How we tested
If we were just testing only a handful of headsets, it would be easy. But going through roughly 60 units is daunting. Thankfully, SoundCheck allows a certain level of automation. I ended up creating my own test sequence in SoundCheck that would ask for a model name, perform various tests, output the charts, and save the results to file automatically. To test the microphones, another sequence was created that would sweep the mic, play a pre-defined WAV file, record the audio result, and save both the recorded input and chart to file with the correct model names.
By the time we were through testing, we realized we had barely scratched the surface of SoundCheck’s capabilities. For industrial engineering, Listen’s pricing of SoundCheck almost seems like a bargain for its capabilities. Still, it’s not something a home user would use, unless you’re an audio engineer in your day job.
After months of testing, we finally have results. We used both the test system and my own listening tests for each headset and headphone tested. In total, we spent roughly 4 hours per unit. For reference, the following tracks and albums were used:
- David Chesky, Chesky Records - Ultimate Demonstration Disk (album, HDTracks)
- Adele - When We Were Young (25)
- Sam Smith - Writing’s on the Wall (single)
- Rush - La Villa Strangiato (Time Machine, Live)
- Joe Hisaishi - Promise of the World (Howl’s Moving Castle soundtrack)
- Haley Reinhart - Can’t Help Falling In Love (single)
- Taylor Swift - Blank Space (1989)
- Above & Beyond - Sun & Moon (Group Therapy)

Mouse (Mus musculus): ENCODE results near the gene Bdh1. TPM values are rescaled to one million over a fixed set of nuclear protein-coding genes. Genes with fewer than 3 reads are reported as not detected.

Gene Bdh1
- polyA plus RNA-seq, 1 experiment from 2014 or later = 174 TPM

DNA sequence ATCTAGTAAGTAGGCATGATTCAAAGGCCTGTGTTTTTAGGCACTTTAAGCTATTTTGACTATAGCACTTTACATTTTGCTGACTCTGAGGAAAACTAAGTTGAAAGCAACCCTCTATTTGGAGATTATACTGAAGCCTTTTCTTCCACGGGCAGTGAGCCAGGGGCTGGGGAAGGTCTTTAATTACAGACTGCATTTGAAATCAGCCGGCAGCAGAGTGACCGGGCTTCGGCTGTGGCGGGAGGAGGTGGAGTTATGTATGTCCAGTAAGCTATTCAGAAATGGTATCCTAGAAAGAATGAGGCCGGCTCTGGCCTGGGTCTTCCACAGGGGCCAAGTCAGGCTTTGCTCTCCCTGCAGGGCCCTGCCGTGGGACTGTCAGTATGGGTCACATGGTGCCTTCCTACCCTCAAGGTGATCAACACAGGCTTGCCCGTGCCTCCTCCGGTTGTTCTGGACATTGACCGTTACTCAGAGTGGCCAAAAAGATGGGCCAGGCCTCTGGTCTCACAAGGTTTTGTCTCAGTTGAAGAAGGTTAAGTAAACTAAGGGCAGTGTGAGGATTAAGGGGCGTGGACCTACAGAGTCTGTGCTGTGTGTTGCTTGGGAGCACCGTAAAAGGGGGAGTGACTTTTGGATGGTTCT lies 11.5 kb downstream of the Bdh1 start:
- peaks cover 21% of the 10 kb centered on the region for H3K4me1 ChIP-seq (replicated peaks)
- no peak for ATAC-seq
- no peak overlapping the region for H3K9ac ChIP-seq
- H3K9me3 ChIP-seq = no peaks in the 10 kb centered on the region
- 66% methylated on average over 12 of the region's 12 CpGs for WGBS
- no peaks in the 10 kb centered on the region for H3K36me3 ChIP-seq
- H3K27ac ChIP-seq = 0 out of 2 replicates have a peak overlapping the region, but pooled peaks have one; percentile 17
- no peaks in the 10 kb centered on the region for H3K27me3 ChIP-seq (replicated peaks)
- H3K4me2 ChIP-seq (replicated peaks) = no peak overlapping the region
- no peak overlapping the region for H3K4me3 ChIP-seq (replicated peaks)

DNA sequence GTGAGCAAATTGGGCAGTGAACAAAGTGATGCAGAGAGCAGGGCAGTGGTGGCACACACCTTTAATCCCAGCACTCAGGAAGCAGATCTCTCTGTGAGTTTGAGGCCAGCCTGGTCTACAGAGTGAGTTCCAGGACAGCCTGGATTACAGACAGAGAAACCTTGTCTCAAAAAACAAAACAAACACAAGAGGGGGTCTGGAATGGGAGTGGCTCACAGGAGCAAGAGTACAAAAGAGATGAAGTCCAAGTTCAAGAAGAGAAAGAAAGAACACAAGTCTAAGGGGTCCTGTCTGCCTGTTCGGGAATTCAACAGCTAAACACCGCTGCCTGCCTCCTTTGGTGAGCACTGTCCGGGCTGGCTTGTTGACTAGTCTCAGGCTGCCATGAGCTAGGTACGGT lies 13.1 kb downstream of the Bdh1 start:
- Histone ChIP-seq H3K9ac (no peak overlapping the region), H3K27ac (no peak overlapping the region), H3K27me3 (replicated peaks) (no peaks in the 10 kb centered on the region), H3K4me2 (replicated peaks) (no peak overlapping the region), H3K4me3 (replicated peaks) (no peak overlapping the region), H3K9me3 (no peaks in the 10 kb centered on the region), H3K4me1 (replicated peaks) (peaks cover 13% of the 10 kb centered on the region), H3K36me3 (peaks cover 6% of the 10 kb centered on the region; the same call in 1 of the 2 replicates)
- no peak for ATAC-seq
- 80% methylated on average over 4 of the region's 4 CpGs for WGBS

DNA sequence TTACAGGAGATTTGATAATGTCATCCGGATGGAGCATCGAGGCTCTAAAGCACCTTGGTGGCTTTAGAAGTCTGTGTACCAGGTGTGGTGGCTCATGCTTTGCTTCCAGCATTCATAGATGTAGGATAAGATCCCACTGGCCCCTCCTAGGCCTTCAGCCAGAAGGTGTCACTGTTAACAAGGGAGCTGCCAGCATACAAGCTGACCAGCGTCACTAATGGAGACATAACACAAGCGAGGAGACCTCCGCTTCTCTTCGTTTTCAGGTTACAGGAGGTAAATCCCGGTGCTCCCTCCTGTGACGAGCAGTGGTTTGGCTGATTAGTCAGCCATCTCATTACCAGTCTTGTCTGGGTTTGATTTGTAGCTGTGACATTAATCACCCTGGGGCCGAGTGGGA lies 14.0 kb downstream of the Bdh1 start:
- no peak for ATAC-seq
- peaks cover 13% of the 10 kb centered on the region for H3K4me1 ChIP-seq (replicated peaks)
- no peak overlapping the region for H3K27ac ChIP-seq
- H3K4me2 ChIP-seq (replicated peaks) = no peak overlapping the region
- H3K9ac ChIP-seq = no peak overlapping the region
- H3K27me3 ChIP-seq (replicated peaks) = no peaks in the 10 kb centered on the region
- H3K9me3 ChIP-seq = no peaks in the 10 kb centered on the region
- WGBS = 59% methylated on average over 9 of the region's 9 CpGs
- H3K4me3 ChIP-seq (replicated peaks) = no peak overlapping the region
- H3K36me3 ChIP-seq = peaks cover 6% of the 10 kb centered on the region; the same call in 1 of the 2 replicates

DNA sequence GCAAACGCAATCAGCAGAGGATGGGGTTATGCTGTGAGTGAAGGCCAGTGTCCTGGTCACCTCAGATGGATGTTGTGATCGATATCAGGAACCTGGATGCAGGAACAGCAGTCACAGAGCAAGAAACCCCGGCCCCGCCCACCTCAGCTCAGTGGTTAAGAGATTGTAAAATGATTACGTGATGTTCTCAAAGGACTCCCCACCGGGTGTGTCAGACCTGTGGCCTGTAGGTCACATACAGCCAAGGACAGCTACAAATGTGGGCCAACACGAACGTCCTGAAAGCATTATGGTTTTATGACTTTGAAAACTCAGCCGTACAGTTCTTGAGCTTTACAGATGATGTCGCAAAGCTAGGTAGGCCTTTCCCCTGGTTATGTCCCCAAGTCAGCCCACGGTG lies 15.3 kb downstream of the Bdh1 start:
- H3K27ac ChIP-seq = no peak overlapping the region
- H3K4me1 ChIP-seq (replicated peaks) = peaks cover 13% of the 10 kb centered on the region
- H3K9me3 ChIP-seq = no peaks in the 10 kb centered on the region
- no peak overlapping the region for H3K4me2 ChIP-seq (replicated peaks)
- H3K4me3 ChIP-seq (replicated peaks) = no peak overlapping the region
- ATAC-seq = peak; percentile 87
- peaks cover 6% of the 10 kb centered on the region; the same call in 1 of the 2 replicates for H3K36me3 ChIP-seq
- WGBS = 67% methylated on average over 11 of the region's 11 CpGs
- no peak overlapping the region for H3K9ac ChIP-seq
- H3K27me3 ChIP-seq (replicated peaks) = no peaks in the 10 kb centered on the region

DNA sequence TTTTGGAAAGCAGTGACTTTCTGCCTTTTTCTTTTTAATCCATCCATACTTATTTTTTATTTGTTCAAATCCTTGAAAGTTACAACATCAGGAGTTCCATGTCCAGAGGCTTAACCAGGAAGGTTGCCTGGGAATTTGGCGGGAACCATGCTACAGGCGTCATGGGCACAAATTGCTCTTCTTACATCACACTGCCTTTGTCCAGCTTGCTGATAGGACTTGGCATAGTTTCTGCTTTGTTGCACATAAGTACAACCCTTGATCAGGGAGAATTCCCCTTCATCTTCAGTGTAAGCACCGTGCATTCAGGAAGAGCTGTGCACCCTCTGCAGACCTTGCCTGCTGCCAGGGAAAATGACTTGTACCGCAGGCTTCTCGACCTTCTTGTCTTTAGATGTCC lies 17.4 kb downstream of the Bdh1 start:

- Christian Thielemann, Wiener Philharmoniker - Beethoven Symphonies Nos. 4-6
- Jason Derulo - Talk Dirty, feat. 2 Chainz (Tattoos)
- Eagles - Hotel California (Hell Freezes Over, Live)
- Ray Charles - You Don’t Know Me (Genius Loves Company)
- Bingo Players - Rattle (Miami Mainstage Anthems)
- Rodrigo y Gabriela - Hanuman (11:11)
All track and album sources are in lossless FLAC format, at either 24-bit/192kHz, 24-bit/96kHz, or 16-bit/44.1kHz. As you may have noticed, I chose a variety of genres and I listened to each headphone across 3 different headphone amplifier and DACs:
- with - -
For our headsets, we scored each out of 10 for audio, and comfort, with a score of 5 being average.
For microphone tests, we used a reference WAV file recorded with an AKG P220 professional condenser microphone. The WAV file was then imported into a SoundCheck sequence where it played through the mouth simulator on the HATS. A recording of that output was then saved for each headphone to compare clarity, distortion and response.
We put hundreds of hours into the testing of headphones and gathered dozens of them in the process. Many models from many brands did not make the cut, but if you want to see the results and measurements from all of them, take a good look at this article here, which goes into a bit more detail for each headset, including how they stack up against our choices in this article.